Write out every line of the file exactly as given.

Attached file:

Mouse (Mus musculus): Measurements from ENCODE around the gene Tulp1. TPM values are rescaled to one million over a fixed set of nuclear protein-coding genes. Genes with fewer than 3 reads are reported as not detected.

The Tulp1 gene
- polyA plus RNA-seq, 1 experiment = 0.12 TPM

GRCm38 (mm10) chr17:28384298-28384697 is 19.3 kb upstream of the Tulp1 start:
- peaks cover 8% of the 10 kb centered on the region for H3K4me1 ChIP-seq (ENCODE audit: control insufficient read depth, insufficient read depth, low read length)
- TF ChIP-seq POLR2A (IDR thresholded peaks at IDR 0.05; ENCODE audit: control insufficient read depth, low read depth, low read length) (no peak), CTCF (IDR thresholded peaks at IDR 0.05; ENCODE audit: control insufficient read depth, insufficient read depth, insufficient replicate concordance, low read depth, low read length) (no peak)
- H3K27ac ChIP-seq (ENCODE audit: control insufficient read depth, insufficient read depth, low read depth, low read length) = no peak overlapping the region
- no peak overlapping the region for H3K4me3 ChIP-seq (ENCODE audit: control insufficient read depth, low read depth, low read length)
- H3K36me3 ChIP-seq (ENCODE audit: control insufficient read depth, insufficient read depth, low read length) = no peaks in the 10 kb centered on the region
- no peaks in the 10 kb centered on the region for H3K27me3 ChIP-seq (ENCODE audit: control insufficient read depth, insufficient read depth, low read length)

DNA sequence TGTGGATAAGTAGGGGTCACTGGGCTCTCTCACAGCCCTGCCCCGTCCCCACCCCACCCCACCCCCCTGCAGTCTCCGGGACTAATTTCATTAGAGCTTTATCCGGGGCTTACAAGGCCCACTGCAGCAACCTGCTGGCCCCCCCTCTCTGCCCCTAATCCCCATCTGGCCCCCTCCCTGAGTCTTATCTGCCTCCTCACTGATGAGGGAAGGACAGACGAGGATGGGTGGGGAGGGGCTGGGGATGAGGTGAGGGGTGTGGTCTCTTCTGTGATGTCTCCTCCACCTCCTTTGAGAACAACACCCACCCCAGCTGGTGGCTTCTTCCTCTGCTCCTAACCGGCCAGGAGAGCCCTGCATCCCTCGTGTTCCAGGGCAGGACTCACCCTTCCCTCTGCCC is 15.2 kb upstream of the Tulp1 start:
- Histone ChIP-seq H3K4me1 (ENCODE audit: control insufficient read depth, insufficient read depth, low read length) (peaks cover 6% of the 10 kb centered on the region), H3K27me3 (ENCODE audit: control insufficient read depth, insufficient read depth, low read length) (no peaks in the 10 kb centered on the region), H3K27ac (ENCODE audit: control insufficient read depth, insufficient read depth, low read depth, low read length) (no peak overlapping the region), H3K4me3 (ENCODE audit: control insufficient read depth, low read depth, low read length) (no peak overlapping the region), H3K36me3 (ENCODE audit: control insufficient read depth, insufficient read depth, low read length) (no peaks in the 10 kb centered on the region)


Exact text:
Mouse (Mus musculus): Measurements from ENCODE around the gene Tulp1. TPM values are rescaled to one million over a fixed set of nuclear protein-coding genes. Genes with fewer than 3 reads are reported as not detected.

The Tulp1 gene
- polyA plus RNA-seq, 1 experiment = 0.12 TPM

GRCm38 (mm10) chr17:28384298-28384697 is 19.3 kb upstream of the Tulp1 start:
- peaks cover 8% of the 10 kb centered on the region for H3K4me1 ChIP-seq (ENCODE audit: control insufficient read depth, insufficient read depth, low read length)
- TF ChIP-seq POLR2A (IDR thresholded peaks at IDR 0.05; ENCODE audit: control insufficient read depth, low read depth, low read length) (no peak), CTCF (IDR thresholded peaks at IDR 0.05; ENCODE audit: control insufficient read depth, insufficient read depth, insufficient replicate concordance, low read depth, low read length) (no peak)
- H3K27ac ChIP-seq (ENCODE audit: control insufficient read depth, insufficient read depth, low read depth, low read length) = no peak overlapping the region
- no peak overlapping the region for H3K4me3 ChIP-seq (ENCODE audit: control insufficient read depth, low read depth, low read length)
- H3K36me3 ChIP-seq (ENCODE audit: control insufficient read depth, insufficient read depth, low read length) = no peaks in the 10 kb centered on the region
- no peaks in the 10 kb centered on the region for H3K27me3 ChIP-seq (ENCODE audit: control insufficient read depth, insufficient read depth, low read length)

DNA sequence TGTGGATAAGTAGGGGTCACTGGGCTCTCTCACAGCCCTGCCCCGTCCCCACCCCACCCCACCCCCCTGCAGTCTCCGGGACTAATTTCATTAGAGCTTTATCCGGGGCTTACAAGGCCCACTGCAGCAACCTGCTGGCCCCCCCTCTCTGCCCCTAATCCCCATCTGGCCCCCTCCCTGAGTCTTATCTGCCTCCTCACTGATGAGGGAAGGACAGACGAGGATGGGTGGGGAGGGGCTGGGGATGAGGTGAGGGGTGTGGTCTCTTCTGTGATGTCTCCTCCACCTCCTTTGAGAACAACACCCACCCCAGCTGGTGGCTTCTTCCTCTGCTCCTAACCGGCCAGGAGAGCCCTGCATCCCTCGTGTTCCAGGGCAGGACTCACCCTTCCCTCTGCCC is 15.2 kb upstream of the Tulp1 start:
- Histone ChIP-seq H3K4me1 (ENCODE audit: control insufficient read depth, insufficient read depth, low read length) (peaks cover 6% of the 10 kb centered on the region), H3K27me3 (ENCODE audit: control insufficient read depth, insufficient read depth, low read length) (no peaks in the 10 kb centered on the region), H3K27ac (ENCODE audit: control insufficient read depth, insufficient read depth, low read depth, low read length) (no peak overlapping the region), H3K4me3 (ENCODE audit: control insufficient read depth, low read depth, low read length) (no peak overlapping the region), H3K36me3 (ENCODE audit: control insufficient read depth, insufficient read depth, low read length) (no peaks in the 10 kb centered on the region)